ONE third of preschool children have their own tablet or smartphone, and one sixth of primary school pupils have their own social media account according to a new poll.
The findings from the Australian Child Health Poll, run by the Royal Children’s Hospital, found half of children used screen-based devices at bedtime, despite evidence showing use can affect sleep quality.
Teenagers who use screens in bed are also more likely to experience online bullying.
The April-May survey of more than 1970 parents of nearly 4000 children found that children’s regular use of screen devices was well in excess of national guideline recommendations.
These recommend that children under two spend no time in front of screens, and those aged two to five spend less than an hour a day. But the poll found the infants* spent an average of two hours a day in front of screens, and the preschoolers almost four hours a day.
And half of toddlers used devices without supervision*.
The poll’s director, paediatrician* Dr Anthea Rhodes, said the results showed the 2014 national screentime guidelines should be revised.
“We’re past the point of saying: put the screens away.
“We need to do that some of the time, but screens are part of modern family life, and part of education,” she said.
“The solutions will require a whole-of-family approach.”
The survey also found children’s screen use mirrored* their parents’: parents who were heavy users were more likely to have a child who used screen devices heavily.
“Every hour a child spends using a screen-based device is an hour they’re not doing something else, like interacting face-to-face or physically playing these things in real time and space,” Dr Rhodes said.
Teenagers are spending almost 44 hours, outside school hours, on screen-based devices — more than they would spend in a full-time job.
Mother of three Imogen Lewis said she downloaded educational apps on the family’s iPads for three-year-old son Louis when she needed to get housework done or feed her six-month-old child.
“I do use the ‘digital babysitter’, but overall I’m pretty strict with screen time,” Ms Lewis said.
“With the TV, the iPad and iPhone, collectively they add up pretty quickly.
“If I give him my phone when we’re out, to occupy him, I’ve got to remember later that day he’s already had the phone,” she said.
“It’s hard to keep track.”
infants: small children
supervision: being watched by an older
paediatrician: children’s doctor
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Activity 1. Checking the figures
The first line of the article tells us that the poll found that “a third of preschool children have their own tablet or smartphone, and a sixth of primary school pupils have their own social media account.”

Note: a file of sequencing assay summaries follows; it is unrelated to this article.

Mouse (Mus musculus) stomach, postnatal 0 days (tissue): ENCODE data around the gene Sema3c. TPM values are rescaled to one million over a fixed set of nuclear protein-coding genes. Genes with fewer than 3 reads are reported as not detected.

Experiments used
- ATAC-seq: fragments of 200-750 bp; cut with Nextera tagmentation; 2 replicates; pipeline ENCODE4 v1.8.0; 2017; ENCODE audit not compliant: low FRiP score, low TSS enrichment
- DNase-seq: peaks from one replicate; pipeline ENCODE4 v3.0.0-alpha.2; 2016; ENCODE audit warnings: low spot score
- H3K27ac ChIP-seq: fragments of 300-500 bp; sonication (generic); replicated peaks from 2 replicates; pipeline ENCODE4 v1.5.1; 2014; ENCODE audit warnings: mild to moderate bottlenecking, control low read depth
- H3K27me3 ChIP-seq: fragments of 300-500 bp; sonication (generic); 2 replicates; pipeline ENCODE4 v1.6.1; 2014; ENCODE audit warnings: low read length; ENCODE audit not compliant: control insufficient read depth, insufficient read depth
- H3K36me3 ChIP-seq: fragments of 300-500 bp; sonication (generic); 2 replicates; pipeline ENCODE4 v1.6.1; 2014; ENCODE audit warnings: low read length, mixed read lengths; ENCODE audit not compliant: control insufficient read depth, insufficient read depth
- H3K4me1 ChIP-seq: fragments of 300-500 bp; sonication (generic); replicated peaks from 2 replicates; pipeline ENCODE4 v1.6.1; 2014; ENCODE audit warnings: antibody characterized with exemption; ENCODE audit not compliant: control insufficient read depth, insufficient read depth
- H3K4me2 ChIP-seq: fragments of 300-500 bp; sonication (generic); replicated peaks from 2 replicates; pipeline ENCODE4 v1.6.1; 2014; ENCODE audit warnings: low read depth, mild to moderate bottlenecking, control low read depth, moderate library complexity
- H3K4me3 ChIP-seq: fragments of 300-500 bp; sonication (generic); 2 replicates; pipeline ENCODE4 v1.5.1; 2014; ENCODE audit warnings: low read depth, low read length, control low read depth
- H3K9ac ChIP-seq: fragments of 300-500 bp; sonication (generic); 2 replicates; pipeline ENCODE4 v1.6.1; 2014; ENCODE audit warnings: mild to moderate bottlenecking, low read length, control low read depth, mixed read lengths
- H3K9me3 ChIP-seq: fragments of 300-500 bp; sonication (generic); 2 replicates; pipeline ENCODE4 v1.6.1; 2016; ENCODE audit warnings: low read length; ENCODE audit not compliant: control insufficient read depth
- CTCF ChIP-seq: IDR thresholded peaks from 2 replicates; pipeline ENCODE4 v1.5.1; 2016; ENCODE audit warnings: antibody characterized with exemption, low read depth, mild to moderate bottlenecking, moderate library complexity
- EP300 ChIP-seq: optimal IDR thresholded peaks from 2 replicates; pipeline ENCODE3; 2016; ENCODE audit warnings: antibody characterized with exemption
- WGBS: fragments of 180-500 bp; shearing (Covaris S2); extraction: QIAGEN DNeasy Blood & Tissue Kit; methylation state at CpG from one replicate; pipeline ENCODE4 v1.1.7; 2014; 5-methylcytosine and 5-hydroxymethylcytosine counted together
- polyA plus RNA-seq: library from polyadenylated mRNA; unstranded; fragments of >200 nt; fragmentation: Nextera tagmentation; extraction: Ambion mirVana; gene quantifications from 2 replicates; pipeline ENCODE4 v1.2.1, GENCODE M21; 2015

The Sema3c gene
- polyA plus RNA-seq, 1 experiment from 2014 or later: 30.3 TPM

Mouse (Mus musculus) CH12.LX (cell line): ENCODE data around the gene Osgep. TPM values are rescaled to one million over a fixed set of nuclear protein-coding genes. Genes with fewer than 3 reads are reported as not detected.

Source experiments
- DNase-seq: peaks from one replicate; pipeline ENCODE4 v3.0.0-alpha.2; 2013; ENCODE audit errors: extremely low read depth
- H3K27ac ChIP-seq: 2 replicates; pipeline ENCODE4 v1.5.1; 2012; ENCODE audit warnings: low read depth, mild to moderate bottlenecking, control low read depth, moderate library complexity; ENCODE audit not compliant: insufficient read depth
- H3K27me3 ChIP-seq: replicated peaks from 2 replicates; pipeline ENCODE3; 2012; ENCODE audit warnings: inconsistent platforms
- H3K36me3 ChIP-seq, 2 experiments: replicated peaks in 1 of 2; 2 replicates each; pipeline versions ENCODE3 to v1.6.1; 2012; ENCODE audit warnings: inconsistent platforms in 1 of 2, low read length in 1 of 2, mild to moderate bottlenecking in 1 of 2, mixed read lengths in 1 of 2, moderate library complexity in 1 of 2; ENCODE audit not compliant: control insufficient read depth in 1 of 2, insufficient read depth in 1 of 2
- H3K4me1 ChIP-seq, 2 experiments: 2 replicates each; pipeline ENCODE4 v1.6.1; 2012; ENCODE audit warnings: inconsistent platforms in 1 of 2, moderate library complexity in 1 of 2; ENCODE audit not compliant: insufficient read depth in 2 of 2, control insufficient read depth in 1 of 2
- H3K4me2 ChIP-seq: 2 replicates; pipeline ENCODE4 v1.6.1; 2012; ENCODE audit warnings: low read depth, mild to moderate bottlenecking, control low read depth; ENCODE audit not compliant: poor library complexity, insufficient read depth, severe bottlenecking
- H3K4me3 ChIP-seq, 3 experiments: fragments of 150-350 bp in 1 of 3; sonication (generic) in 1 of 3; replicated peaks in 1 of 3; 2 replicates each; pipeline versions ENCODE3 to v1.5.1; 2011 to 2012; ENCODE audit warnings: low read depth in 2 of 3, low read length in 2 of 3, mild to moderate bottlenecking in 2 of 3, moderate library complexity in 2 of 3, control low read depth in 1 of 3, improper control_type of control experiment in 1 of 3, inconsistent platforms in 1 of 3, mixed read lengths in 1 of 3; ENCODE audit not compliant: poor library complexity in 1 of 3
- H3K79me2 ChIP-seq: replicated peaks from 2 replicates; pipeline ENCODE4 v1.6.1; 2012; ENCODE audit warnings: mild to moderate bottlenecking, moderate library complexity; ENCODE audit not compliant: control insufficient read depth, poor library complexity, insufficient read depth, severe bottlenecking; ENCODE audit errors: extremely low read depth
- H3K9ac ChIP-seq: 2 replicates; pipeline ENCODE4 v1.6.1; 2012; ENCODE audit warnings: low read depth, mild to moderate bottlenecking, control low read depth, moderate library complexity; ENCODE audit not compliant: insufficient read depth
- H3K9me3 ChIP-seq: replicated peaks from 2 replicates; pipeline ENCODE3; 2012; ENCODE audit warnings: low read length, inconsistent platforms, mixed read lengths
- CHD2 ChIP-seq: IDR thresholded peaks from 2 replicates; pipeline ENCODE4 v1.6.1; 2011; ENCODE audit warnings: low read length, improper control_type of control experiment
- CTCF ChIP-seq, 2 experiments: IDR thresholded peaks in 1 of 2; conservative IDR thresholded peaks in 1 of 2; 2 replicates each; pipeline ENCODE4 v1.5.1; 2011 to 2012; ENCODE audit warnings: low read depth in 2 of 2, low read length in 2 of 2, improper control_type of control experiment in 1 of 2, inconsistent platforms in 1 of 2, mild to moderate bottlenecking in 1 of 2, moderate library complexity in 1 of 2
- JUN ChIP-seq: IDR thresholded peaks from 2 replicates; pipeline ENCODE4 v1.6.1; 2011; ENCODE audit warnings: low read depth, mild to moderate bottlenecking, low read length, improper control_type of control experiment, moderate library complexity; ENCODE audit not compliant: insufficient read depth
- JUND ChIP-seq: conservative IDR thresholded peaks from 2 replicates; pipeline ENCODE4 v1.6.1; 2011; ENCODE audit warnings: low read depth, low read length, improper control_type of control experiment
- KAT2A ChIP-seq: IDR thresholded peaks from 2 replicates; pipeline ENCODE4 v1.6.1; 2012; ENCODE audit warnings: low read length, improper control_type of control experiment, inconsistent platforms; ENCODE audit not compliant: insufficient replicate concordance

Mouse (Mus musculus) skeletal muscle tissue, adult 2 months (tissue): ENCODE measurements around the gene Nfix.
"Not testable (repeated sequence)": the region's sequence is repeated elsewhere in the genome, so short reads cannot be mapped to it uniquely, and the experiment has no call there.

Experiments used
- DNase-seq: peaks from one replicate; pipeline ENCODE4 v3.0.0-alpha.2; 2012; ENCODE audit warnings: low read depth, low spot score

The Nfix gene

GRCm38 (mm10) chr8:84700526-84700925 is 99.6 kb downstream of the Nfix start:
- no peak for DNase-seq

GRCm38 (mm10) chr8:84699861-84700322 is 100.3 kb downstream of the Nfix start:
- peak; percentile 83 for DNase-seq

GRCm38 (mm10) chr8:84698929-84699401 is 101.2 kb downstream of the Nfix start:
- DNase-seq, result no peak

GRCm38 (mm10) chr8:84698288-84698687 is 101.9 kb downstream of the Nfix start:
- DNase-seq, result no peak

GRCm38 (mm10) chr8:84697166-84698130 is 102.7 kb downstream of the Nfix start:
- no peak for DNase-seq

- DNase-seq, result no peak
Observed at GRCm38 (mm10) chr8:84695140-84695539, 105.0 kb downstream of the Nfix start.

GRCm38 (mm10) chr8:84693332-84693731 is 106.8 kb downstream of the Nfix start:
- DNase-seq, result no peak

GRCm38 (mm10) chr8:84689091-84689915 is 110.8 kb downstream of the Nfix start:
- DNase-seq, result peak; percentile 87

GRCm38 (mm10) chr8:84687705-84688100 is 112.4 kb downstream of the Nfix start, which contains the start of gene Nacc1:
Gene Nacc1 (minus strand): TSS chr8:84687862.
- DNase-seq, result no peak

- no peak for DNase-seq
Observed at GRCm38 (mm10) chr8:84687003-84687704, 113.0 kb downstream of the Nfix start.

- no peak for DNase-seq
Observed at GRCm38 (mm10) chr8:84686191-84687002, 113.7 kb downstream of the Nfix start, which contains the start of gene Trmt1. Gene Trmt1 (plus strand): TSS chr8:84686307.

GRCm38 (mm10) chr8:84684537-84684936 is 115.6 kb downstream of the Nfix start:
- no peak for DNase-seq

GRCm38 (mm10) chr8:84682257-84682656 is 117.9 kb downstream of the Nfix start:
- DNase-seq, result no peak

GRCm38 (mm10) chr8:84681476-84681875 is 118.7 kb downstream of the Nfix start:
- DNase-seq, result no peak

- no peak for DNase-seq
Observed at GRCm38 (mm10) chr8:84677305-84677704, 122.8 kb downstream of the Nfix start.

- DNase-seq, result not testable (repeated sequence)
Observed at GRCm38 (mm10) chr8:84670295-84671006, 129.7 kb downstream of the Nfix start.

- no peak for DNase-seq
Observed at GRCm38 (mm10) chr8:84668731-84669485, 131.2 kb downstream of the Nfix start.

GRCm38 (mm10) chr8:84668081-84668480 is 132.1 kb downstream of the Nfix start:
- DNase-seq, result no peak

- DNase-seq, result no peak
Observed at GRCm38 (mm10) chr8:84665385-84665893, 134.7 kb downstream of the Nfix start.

Choose one of these facts and survey your classmates to find out if this data matches the reality in your classroom.
You will need to check how many of your classmates have a preschool aged sibling and of those, how many have their own tablet or smartphone.
Or find out how many of your classmates have their own social media account.
Draw a picture to show your answer by drawing the outlines of the total number of people and colouring only those who have their own device or account.
Come up with your own survey question about screen time and ask your classmates.
Draw a picture or graph to display your result.
Time: allow 25 minutes to complete this activity
Curriculum links: English, Mathematics
Activity 2. What else can we do?
Have a brainstorming race against a friend to see who can come up with the most ideas in 10 minutes of what to do instead of screen related activities.
They could be sporty activities, creative activities, noisy activities, outdoor activities, whatever you want… as long as they don’t involve screens!
Choose your favourite activity idea and write down all of the things you enjoy about doing it.
Time: allow 20 minutes to complete this activity
Curriculum links: English, Critical and Creative Thinking
(Vocabulary, Connectives, Openers, Punctuation)
Using a deck of cards, play with a partner and a small group.
You will need cards numbered 1-10.
Odd cards = For
Even cards = Against
When you flip a card, the other player(s) have 30 seconds to formulate an argument for or against why “children are spending too much time with a screen in front of them.”
All they must do is come up with a reason why they agree or disagree.
After the player has given their reason, swap roles and continue and all cards have been flipped.
You do not need to write anything down, instead focus on saying it to your partner.
Can you give some supporting evidence to back up your reason or argument with just 30 seconds?
Time: allow 15 minutes to complete this activity
Curriculum links: English, Big Write, VCOP